bloom day July 2019; what’s new

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Flowers? What flowers? This eastern end of the pergola is pretty much identical to last summer. Maybe a few more bromeliads — added a new one just yesterday, Bilbergia ‘Catherine Wilson,’ not in this photo

The blooming backdrop to July in my coastal zone 10 garden, the background fizz abuzz with winged creatures, continues to include grevilleas, horned poppies, flowering tobacco, Salvia chiapensis, Verbena bonariensis, little erodiums, and I’ve been adding a few odds and ends too like that new agapanthus ‘Indigo Frost.’ Summer is such a permissive time in the garden, isn’t it? Go ahead, grab that sexy thing and plant it is my July mantra. Planting in the ground mid-summer can be dicy, though I’ve been doing that too this marine-layered July, but pots can always be shuffled out of a heat wave if needed. There have been a couple surprises too, like Sinningia ‘Invasion Force,’ planted last year, with new blooms just noticed last night at the dryish base of a young Yucca rostrata (no photo). And how did I miss that bud developing on the night-blooming cereus? (last photo below) The grasses are blooming now too, one of my absolutely favorite things about summer. And despite these foliage-heavy photos, let me just affirm I do like summer flowers, especially little incidents of them, but they’re just not in the driver’s seat here. So let me point out some of them, because you’d probably miss them if I didn’t.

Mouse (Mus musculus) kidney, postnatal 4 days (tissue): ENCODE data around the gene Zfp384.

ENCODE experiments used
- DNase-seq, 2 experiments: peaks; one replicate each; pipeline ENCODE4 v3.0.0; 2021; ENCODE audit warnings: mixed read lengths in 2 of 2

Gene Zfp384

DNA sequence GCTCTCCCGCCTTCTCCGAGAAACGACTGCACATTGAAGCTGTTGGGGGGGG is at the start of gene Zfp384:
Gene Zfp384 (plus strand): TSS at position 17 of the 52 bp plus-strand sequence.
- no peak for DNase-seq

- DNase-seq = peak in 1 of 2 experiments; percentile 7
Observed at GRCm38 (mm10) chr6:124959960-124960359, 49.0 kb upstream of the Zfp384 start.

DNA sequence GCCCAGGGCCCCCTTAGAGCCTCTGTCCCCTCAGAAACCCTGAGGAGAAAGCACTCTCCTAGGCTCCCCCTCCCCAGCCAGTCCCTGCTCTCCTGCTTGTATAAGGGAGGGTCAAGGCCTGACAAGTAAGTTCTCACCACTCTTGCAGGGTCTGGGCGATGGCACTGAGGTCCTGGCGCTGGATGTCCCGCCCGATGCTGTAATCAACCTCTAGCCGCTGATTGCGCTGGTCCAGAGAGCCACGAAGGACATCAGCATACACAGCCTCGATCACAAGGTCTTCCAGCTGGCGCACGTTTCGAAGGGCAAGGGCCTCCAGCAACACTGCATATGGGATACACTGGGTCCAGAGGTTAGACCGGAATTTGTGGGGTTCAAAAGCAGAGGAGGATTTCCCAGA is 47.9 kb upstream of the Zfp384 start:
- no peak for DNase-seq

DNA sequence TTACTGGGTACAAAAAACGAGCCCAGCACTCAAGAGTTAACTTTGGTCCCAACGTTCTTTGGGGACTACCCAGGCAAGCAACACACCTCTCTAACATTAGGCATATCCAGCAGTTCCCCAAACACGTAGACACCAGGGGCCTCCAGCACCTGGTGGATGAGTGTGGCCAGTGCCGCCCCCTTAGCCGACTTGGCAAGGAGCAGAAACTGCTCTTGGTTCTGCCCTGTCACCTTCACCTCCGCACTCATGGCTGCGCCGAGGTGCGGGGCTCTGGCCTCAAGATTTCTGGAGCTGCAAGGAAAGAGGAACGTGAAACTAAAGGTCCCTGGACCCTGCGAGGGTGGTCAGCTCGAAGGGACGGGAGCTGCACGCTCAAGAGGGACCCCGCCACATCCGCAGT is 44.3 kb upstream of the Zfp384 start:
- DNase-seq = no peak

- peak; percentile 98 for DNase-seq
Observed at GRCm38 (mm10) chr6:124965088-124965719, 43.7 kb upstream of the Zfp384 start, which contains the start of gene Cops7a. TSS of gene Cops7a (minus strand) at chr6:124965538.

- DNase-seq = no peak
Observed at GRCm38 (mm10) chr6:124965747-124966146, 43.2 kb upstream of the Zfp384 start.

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new — Penstemon kunthii against foaming backdrop of the Euphorbia ‘Diamond Frost’ that is perennial here. Agave salmiana var. ferox ‘Medio Picta’ is finally starting to get those leaves off the ground and up into a graceful arch. Grass is Sesleria ‘Campo Azul’

Even before I visited Denver’s gardens filled with penstemons I was testing the beardtongue waters again this spring at home with old standby hybrids like ‘Midnight,’ just whatever I could find local. This little species penstemon from Mexico, Penstemon kunthii, looked like a baby phygelius sitting on the sales bench at Xera Plants in Portland, Oregon, during a July 4th trip up the coast. Lots of penstemons flowed through my garden decades ago, sourced outside the U.S. by Lester Hawkins and Marshall Olbrich of Western Hills Nursery in Occidental, CA. The hybrids inevitably grew too large and flopped, and then the budworms found them. Seeing some of the compact species in Colorado rekindled the old penstemon flame. Maybe I need to look at the smaller species and grow them lean among the succulents. I remember ‘Midnight’ in particular getting out of control as far as size fairly quickly.